***NOTE for ASA Version 8.3 and later***
Cisco announced the new Cisco ASA software version 8.3. This version introduces several important configuration changes, especially on the NAT/PAT mechanism. The “global” command is no longer supported. NAT (static and dynamic) and PAT are configured under network objects. The PAT configuration below is for ASA 8.3 and later:

318ASA(config)#nat (inside,outside) dynamic interface

For more info you can reference this article from Cisco with regards to the changes – http://www.cisco.com/en/US/docs/security/asa/asa83/upgrading/migrating.html

Configure the default route (for this example default gateway is 76.79.219.81)
318ASA(config)#route outside 0.0.0.0 0.0.0.0 76.79.219.81 2 1

Last but not least verify and save your configurations. If you do not save your configurations you will have to.

Verify your settings are working. Once you have verified your configurations write to memory to save the configuration. If you do not write to memory your configurations will be lost upon the next reboot.

318ASA(config)#wr mem

Basic SonicWALL Router Setups

Tuesday, October 11th, 2011

A work in progress…

1. Register the Sonicwall appliance at www.mysonicwall.com A new account may be created for this purpose

2. Download the latest firmware from mysonicwall.com

3. Disable popup blocking on your browser

4. The default IP of a factory Sonicwall device is 192.168.168.168. Connect to the Sonicwall (you need to adjust your Ethernet NIC’s config to match the Sonicwall’s network settings)

5. Follow the setup wizard and define a WAN IP, LAN IP, and DHCP range of IPs

6. Upload the newer firmware downloaded above and boot from it

7. In the https://[Sonicwall IP Address]/diag.html screen, uncheck the box ““Enforce Host Tag Search with for CFS”

8. Use the Public Server Wizard to create additional systems on the LAN that need to be publicly accessible. Note that the default WAN IP address provided in the wizard is the SonicWALL’s, but you can enter a different WAN IP; this creates a NAT policy using a new Address Object in the WAN zone

9. If more than one service needs to be visible for a system (ie, a mail sever needing 993, 587, 465, etc.), just select a single service during the wizard setup and then modify the “Service Group” that the wizard creates to include additional services that you want visible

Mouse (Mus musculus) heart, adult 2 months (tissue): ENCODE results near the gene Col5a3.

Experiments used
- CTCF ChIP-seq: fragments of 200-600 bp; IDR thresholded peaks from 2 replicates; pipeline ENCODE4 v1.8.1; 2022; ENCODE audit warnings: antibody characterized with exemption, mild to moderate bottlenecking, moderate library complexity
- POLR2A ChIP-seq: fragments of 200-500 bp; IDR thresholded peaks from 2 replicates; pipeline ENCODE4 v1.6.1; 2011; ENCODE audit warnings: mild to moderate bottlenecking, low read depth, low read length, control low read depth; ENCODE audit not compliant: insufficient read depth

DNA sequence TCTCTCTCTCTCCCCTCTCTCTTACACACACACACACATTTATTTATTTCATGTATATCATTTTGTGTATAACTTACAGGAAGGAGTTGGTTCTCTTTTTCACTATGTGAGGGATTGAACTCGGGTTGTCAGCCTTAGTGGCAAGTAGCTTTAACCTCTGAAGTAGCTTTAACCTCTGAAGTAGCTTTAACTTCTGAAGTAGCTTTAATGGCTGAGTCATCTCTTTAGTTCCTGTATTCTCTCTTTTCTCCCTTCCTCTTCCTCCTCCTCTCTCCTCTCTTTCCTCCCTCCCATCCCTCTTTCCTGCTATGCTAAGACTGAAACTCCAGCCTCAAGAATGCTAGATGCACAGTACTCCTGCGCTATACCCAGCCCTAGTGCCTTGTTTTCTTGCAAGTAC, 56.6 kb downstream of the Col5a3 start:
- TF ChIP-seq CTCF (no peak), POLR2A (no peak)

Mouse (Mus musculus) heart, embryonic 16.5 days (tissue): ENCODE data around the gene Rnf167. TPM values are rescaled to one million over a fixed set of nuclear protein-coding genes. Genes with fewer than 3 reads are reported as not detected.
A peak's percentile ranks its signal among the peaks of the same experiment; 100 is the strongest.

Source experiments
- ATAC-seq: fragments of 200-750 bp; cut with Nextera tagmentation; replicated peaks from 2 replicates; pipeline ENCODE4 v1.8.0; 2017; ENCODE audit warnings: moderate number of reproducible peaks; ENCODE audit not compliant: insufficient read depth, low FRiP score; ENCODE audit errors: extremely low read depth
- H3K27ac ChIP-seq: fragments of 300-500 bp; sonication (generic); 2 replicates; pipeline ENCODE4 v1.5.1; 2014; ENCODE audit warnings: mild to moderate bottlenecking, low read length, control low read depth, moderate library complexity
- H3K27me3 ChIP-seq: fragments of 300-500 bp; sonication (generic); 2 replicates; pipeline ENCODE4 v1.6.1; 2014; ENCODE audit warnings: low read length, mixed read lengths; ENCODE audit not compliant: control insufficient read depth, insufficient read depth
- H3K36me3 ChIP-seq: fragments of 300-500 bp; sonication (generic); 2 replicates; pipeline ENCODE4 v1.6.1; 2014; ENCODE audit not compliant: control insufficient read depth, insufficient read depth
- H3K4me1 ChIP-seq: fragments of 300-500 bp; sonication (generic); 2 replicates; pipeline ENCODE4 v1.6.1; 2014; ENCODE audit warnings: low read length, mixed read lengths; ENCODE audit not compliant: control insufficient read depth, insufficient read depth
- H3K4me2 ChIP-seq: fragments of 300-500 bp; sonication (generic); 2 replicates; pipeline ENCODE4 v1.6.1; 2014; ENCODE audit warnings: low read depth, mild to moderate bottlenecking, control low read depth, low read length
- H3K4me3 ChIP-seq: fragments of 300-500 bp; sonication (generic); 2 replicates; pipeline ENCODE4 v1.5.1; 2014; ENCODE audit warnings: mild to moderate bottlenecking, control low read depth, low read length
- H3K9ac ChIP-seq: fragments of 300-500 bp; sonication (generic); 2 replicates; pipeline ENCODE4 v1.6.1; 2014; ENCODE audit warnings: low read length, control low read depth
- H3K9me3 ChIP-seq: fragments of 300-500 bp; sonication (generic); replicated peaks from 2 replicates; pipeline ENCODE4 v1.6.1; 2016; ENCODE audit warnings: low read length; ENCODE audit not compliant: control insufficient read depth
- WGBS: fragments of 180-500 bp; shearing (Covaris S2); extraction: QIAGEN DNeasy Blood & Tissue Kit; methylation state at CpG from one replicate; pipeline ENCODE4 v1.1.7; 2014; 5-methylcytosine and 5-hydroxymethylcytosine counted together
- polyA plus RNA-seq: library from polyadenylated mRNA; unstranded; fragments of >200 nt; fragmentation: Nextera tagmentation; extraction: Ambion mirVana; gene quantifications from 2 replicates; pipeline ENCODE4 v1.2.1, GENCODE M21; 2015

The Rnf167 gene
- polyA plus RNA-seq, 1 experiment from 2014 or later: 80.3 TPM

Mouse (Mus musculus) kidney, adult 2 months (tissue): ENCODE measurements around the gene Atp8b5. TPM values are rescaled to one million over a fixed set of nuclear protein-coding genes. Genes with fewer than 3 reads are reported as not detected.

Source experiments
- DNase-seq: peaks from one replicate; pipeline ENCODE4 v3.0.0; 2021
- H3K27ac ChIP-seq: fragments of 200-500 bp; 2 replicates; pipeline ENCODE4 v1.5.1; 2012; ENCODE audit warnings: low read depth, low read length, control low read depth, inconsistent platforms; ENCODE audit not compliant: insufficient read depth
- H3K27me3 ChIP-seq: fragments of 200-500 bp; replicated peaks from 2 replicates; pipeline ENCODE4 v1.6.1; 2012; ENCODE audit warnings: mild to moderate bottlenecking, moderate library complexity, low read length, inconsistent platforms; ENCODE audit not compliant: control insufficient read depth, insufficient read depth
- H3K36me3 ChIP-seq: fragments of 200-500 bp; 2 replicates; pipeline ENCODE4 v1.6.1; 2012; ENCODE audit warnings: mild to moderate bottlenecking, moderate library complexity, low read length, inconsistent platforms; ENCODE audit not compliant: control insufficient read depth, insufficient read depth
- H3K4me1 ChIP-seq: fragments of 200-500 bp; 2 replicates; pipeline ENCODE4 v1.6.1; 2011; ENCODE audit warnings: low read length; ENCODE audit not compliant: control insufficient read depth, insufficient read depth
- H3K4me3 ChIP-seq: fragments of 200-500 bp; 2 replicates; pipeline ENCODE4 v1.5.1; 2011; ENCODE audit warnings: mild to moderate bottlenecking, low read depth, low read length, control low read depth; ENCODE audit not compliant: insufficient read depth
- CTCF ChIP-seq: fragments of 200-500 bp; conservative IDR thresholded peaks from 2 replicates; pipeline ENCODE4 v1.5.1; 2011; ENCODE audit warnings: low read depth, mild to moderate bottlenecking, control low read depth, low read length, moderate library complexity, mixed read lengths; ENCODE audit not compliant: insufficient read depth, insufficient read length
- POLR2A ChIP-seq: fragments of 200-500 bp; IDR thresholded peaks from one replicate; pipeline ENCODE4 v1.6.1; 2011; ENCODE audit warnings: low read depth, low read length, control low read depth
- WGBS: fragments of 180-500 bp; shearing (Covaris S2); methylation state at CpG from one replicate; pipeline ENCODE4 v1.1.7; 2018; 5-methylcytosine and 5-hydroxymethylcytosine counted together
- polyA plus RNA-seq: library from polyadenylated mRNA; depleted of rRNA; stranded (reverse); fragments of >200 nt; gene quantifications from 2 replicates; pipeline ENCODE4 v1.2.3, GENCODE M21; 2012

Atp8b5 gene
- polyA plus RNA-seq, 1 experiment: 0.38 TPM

10. For site-to-site VPN, follow the documentation in the SonicOS Administrators guide. Typically we have found that setting the VPN policy up in Aggressive Mode works more reliably than Main Mode

Copy a User in Active Directory

Tuesday, January 4th, 2011

Creating new users in Active Directory is a fairly straight forward process. But often times it is easier to copy a user than create a new one. If you have a user that belongs to all the groups as you want a new user to be apart of, you can make life easy by making a copy of that user. To do that, you will need to remote into the domain controller with the domain administrator account or an account with administrator privileges.

Once you log on, go to start and then click on programs and choose Administrative Tools. Choose Active Directory Users and Groups. The best thing to do is to search for the user that you want to model the new user after. Before you do the search, go to view and chose Advanced Options. Then do a search. To do a search click on the search button at the top. It is the second to last button

In the next box, type in the name of the user that you want to use as the model. Make sure that Entire directory is selected.

Right click on the user and go to properties. Then click on the object tab. It will list what Organizational Unit that the user is in. Navigate to that user by using the folders on the left side of the screen, then right-click on the user and choose copy. A window will come up and you will need to type in the new users information.

After you complete this process, you will be asked to provide a password. By default, there are some password policies that you will want to maintain. Make sure that the password has at least one lower case, upper case and special case character. It has to be at least 8 characters long.

Once that completes, the new user has been completed and is ready to use, unless you would like to change group memberships, policies, etc.

Force Quit Applications in Mac OS X

Wednesday, October 2nd, 2002

There are several ways to force an application to quit.
* Choose Apple menu > Force Quit, select the application in the list, and click Force Quit.
* Press the Command, Option, and Esc keys at the same time. Then select the application in the list and click Force Quit.
* Hold down the Option key and press the application icon in the Dock.

After you force an application to quit, try using it again. If you continue to have problems, you may need to install the application again or contact the application’s maker for more help.